Certain embodiments of the present invention include the detection of the signal amplitude and the time of arrival at the detector in a “mixed” mode. It allows the reconstruction of the time of flight for each single ion that arrives at the detector pixel. Thereby the mass spectrometer realizes two aspects: A high spatial resolution, and a determination of the m/z ratio for one single ion that arrives at a single detector pixel. In addition, the time of flight mass spectrometer may be equipped with focusing electrostatic ion lenses such that the mass separator can be run under magnifying microscope conditions.

The recording time window of the ASIC detector and the fast readout of the detector array provide additional time savings in each measurement cycle and therefore increase sensitivity and/or speed. Especially, the noise suppression in each individual ASIC detector pixel is excellently suited to generate only data from events observed.

To acquire a m/z spectrum at a given location the ionization of the probe can be reduced such that multiple ionizations per pixel are avoided. In turn the image can be read out with the ASIC detector which allows the coverage of a large two dimensional area.

As an alternative to the TIMEPIX detector, e.g. the Gossip detector (V. M. Carballo et al.: The charge signal distribution of the gaseous micropattern detector gossip, RESMDD06 conference, Florence, Oct. 10, 2006, http://www.nikhef.n1/˜i56/Hartjes_Gossip10-10-06-1.ppt) or some other position sensitive detector allowing for time resolution may be used. Moreover the gossip detector has the advantage that each pixel may be configured to measure intensity and time simultaneously.

(4) Image Reconstruction

From the single individual measurements, a four-dimensional picture (two lateral dimensions [X,Y], one m/z dimension [m/z], and the number of events) may be reconstructed. The number of events corresponds to the abundance of an ion with that m/z ratio at the location [X,Y] on the surface of the sample.

A software algorithm may be programmed such that it allows first the determination of the precise arrival time and the intensity of the signal. Basically, a cluster analysis is performed that determines the position of the signal, the intensity of the signal, and its arrival time. Following to a cluster analysis, the reconstruction of a four dimensional image will be performed. It is based on the following construction principle: First all data generated are written in one virtual space of four dimensions (two lateral dimensions [X,Y], one m/z dimension [m/z] derived from the arrival time, and the number of events).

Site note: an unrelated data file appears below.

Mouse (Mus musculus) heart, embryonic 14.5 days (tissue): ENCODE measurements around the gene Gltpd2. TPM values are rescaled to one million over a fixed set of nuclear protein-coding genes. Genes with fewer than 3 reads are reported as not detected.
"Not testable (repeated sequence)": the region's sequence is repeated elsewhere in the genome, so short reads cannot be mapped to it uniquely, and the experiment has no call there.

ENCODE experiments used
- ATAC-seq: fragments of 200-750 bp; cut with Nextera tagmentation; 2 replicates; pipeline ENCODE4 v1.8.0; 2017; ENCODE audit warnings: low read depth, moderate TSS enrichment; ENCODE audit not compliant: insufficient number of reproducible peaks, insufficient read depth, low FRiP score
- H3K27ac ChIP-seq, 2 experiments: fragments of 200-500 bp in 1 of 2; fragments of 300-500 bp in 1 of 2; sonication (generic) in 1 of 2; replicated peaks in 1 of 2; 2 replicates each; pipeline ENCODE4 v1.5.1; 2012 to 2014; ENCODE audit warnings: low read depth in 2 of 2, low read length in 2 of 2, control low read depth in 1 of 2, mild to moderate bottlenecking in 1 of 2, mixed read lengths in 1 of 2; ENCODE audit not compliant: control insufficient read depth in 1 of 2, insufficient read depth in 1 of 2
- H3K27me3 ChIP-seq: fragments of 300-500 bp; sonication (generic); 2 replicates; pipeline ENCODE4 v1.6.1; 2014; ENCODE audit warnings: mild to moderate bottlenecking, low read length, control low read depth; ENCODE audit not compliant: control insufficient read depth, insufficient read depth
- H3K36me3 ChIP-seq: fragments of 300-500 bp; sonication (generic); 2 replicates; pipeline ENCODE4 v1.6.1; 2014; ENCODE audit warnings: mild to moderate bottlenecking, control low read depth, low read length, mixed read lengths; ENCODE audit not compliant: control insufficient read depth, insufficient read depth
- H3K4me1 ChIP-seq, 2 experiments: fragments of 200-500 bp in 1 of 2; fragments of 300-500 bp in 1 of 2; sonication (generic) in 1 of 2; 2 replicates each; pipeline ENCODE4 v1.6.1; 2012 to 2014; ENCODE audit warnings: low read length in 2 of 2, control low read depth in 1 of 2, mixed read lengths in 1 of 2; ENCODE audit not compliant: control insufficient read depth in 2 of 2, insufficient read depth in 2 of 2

The method according to certain embodiments is suitable for a fast image acquisition in order to determine e.g. a tissue fingerprint rapidly and reliably. The intensities and different masses recorded in each spectrum are therefore focused on the most important ones. Several pictures can be taken of the same specimen in a short series of time and the detected ions are resolved according to their time of flight and relative location. In total a number of about 10 to 10.000 individual ions per pixel may be measured simultaneously. Subsequently, it is possible to reconstruct the spectrum of the whole sample. This will allow reconstructing the spectrum in varying depth and precision depending on the question asked.

Proof of Principle

The following experimental setup shows the proof of principle of certain embodiments.

A time of flight mass spectrometer as shown in FIG. 9 was used to proof the principle of the 2D mass spectrometer whereof an embodiment was described before. The mass spectrometer of FIG. 9 corresponds to that of FIG. 8 where the lenses and deflection elements are removed and the bending angle α is 0°. A diaphragm is inserted in the drift region. A light beam generated by a N2 LASER with about 20 μW/pulse output was used to ionize the calibration substance. The intensity of the LASER beam was regulated to optimize the ionization. Here, the laser generates also an electric pulse to determine the start time of the measurement. Within the time of flight tube, the sample is fixed on a sample plate at the beginning of the acceleration path. The time of flight instrument is under vacuum, typically 10−7 mbar.

Following the drift space, the post-acceleration, and the MCP the array detector are included in the vacuum chamber. The imaging mass spectrometer is connected to a FPGA based controller board which is interfaced to a PC.